Because of that, how advanced a given US Bachelor’s student is varies. A small number are almost already PhD students, and do research to match. Most aren’t, though. Despite that, it’s still possible for such a student to complete a real research project in theoretical physics, one that results in a real paper. What does that look like?

Sometimes, it’s because the student is working with a toy model. The problems we care about in theoretical physics can be big and messy, involving a lot of details that only an experienced researcher will know. If we’re lucky, we can make a simpler version of the problem, one that’s easier to work with. Toy models like this are often self-contained, the kind of thing a student can learn without all of the background we expect. The models may be simpler than the real world, but they can still be interesting, suggesting new behavior that hadn’t been considered before. As such, with a good choice of toy model an undergraduate can write something that’s worthy of a real physics paper.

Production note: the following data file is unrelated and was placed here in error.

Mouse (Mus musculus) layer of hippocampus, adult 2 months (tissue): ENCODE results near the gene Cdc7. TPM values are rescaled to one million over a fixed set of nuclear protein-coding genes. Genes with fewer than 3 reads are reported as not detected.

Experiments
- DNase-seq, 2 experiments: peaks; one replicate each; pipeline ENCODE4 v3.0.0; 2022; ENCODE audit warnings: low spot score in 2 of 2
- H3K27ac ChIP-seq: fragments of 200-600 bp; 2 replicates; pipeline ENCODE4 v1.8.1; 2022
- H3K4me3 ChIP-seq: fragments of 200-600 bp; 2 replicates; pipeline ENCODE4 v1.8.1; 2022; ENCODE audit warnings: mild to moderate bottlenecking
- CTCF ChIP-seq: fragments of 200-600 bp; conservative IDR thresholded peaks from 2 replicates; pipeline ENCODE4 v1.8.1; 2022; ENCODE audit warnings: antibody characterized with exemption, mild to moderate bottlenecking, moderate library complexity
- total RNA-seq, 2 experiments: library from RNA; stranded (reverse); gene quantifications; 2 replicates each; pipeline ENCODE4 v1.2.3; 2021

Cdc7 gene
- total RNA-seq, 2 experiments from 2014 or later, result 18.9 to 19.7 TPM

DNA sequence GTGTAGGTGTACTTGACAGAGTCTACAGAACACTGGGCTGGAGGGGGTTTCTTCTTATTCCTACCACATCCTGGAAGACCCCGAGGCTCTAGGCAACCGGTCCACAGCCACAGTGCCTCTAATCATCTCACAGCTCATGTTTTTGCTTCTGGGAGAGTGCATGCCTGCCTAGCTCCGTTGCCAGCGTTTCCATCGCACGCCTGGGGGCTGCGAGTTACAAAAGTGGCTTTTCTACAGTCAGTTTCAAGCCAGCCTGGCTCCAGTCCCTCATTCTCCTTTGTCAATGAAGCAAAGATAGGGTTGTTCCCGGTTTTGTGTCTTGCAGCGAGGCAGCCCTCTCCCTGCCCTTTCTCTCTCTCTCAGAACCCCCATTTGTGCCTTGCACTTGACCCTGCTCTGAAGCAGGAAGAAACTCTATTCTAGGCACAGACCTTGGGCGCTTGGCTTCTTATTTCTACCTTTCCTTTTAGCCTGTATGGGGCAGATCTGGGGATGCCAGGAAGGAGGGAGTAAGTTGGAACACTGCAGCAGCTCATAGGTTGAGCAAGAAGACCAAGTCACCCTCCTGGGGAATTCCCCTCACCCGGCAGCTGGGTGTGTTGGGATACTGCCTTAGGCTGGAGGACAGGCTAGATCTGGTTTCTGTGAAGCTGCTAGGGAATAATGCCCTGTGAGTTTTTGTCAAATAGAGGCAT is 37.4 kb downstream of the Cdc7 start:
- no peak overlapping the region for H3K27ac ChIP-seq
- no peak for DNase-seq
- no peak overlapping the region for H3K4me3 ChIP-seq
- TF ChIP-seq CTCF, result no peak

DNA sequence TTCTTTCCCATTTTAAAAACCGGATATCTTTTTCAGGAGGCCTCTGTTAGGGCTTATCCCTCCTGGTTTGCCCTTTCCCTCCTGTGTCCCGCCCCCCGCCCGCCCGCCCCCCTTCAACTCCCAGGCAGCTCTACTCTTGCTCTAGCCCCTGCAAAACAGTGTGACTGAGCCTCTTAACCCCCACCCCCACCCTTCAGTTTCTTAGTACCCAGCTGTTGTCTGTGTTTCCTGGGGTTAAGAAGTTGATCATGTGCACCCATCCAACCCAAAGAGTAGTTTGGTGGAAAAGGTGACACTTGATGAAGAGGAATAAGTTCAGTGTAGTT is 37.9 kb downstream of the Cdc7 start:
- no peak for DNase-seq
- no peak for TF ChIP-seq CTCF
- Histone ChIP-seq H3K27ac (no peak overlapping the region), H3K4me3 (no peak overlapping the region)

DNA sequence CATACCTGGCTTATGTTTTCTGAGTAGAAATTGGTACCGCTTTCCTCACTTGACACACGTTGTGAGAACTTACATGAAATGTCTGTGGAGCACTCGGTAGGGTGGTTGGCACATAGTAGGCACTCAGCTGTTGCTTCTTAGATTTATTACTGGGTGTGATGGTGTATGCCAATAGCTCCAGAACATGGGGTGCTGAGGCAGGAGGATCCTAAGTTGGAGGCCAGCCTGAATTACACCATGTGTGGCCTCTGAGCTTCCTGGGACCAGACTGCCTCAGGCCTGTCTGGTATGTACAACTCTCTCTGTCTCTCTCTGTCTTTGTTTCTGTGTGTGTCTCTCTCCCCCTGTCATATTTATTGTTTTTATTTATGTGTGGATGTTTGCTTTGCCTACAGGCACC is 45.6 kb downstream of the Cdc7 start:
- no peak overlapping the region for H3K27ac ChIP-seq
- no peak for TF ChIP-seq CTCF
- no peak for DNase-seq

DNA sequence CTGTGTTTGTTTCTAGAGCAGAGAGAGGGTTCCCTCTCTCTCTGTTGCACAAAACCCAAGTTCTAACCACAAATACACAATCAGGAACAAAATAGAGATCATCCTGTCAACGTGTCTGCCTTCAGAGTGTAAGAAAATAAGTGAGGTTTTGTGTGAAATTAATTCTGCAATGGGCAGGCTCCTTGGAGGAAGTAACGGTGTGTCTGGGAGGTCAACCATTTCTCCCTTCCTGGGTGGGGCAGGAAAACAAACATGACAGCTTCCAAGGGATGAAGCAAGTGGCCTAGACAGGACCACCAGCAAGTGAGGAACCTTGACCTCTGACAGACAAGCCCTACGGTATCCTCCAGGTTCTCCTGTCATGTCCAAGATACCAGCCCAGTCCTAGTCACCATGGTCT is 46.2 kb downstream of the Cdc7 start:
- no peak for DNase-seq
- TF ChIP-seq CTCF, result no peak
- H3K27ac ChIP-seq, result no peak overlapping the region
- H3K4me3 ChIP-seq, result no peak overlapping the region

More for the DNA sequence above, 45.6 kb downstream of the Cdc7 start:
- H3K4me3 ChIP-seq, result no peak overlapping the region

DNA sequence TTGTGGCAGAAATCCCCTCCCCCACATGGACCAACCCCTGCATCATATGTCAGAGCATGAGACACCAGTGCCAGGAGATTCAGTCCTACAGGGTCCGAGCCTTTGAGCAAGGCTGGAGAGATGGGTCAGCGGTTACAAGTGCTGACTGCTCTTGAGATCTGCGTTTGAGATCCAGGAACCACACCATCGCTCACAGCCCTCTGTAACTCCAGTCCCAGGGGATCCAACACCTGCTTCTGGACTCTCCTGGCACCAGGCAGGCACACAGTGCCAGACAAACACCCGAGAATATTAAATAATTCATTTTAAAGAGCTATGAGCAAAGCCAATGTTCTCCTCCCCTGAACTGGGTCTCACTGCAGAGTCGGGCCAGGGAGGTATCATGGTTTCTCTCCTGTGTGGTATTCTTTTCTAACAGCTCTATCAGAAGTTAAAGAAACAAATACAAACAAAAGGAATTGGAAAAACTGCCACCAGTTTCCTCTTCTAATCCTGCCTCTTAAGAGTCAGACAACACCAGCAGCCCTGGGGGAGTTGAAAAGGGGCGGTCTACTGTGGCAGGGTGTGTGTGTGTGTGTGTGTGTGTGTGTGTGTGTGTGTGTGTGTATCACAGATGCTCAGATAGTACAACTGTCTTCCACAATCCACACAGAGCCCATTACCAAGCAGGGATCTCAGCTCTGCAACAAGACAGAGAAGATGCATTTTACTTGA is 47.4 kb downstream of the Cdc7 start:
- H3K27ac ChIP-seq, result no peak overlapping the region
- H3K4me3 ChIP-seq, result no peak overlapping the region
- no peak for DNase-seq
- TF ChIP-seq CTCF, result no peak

Other times, the student is doing something concrete in a bigger collaboration. This isn’t quite the same as the “real scientists” doing all the work, because the student has a real task to do, just one that is limited in scope. Maybe there is particular computer code they need to get working, or a particular numerical calculation they need to do. The calculation may be comparatively straightforward, but in combination with other results it can still merit a paper. My first project as a PhD student was a little like that, tackling one part of a larger calculation. Once again, the task can be quite self-contained, the kind of thing you can teach a student over a summer project.